By Devanshee Dave
On Monday, Hanoi (Vietnam) became the focal point for the ministerial meeting of RCEP Nations. The RCEP (Regional Comprehensive Economic Partnership) is a trade pact between sixteen nations including ten Association of South-east Asian Nations (ASEAN) nations and six Free Trade Agreement (FTA) partners- China, Australia, India, Japan, South Korea and New Zealand. This pact is an attempt to foster free trade agreement for goods, services and economic and technical co-operation ensuring minimal national trade policy interference
The sixteen countries that are a part of this pact account for more than a quarter of the world’s economy amounting to $75 trillion. The RCEP looks to create a free trade area by connecting 3.5 billion people (45 percent of the world’s population). By way of capturing $21.3 trillion (nearly 30% of the world’s GDP), it will also become the largest concordat.
The strain on India to reduce tariffs
The main focus of this agreement is to reduce import tariffs on a maximum number of goods. In the wake of this agreement, India is being expected to cut import duty to zero on more than 90% of goods. Many other nations have agreed to cut down tariffs but this step poses a serious threat to India.
It is feared that China may start dumping its products in India’s domestic market. Apart from China, countries like Australia and New Zealand continue to pressurise India regarding tariffs, even though it has formally agreed to provide concession on over 80% of goods as per foreign trade agreements entered into with most ASEAN countries.
China looms threateningly
India already stands at a bilateral trade deficit amounting to $53 billion in 2015-16 (previously $1.1 billion in 2001-02) against China. More reduction in tariffs will increase the amount of trade deficit. Heavy industries like steel and textile will have to face negative outcomes as China will not relinquish the chance to take over India’s market.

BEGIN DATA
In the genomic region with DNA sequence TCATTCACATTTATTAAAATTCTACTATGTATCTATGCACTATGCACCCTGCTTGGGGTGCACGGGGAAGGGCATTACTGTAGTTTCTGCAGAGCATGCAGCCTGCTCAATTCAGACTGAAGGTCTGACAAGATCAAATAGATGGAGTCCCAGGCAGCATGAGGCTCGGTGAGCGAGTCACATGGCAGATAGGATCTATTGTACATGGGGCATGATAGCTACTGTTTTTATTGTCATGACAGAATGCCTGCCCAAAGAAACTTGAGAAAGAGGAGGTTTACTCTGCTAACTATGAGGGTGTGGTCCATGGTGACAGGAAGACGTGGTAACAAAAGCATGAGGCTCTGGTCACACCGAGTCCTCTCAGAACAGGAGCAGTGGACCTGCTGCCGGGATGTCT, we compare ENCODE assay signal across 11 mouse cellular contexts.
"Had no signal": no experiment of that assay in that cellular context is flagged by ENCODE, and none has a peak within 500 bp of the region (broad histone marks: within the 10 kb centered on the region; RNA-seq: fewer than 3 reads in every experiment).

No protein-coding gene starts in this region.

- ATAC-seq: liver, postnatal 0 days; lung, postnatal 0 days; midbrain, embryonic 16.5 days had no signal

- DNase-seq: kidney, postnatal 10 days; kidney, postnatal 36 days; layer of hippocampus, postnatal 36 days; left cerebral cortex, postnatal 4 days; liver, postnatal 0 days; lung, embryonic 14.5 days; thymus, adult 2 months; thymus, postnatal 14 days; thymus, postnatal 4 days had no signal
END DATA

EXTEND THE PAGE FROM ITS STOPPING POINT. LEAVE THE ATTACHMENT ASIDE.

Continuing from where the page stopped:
The RCEP is very important for China, as it is excluded from the Trans-Pacific Partnership (TPP). Further, Japan, South Korea, and Australia are geographically advantageous for its ambitions. India has already taken a tough stance against China’s One Belt One Road (OBOR) project. China will continue to back the RCEP, whether India likes it or not. It is important to note that two chapters of the pact have already been concluded and China will push for a positive outcome before the year ends.
Degradation in labour environment
The destabilising of a conducive labour environment is another severe threat of the RCEP, which is rigid in terms of labour rights and does not emphasise on sustainable employment. It may end up fostering the exploitation of workers and no avenue to fight for their rights.
The RCEP favours foreign companies with unscrupulous Investor-State-Dispute-Settlement Mechanism (ISDS), giving them the unbridled power to challenge government policies and judicial decisions. In one such instance, Philippines has had to pay US$ 58 million to a foreign company. Such a huge amount creates an additional burden on the already crippling finances in the developing world.
Furthermore, the agricultural industry in India will have to compete against foreign crops that will lead to excessive competition in the domestic agricultural market. At present, farmers are facing torrid times and suicides are rampant. Politically, this will affect the current government as the RCEP would most probably clash with the 2019 Lok Sabha elections.
Rocky road ahead
Not conforming to RCEP’s terms may prove risky for India’s efforts to become a member of the NSG (Nuclear Suppliers Group). China may oppose this proposal for the second time as well since India has not agreed to China’s proposed Silk Road project. India could also opt out of signing certain provisions agreed upon by other countries but not preferred by her.
The only benefit available to India under this agreement is a free cross-border trade. Nevertheless, India has already signed Free Trade Agreements with the ASEAN, Japan, and South Korea. In addition to that, Prime Minister Narendra Modi has proposed a new Asia-African Growth Corridor (AAGC) with Japan. This initiative will benefit many nations and create a new path for Indian trade (in addition to competing against China’s OBOR project).
These options give leeway to India and provide an option to back out of RCEP. The upcoming RCEP ministerial meeting is going to be held in the Philippines in September this year, by which time India can decide between opting out or negotiating terms to be a part of this agreement.
Featured Image Credit: MintPressNews
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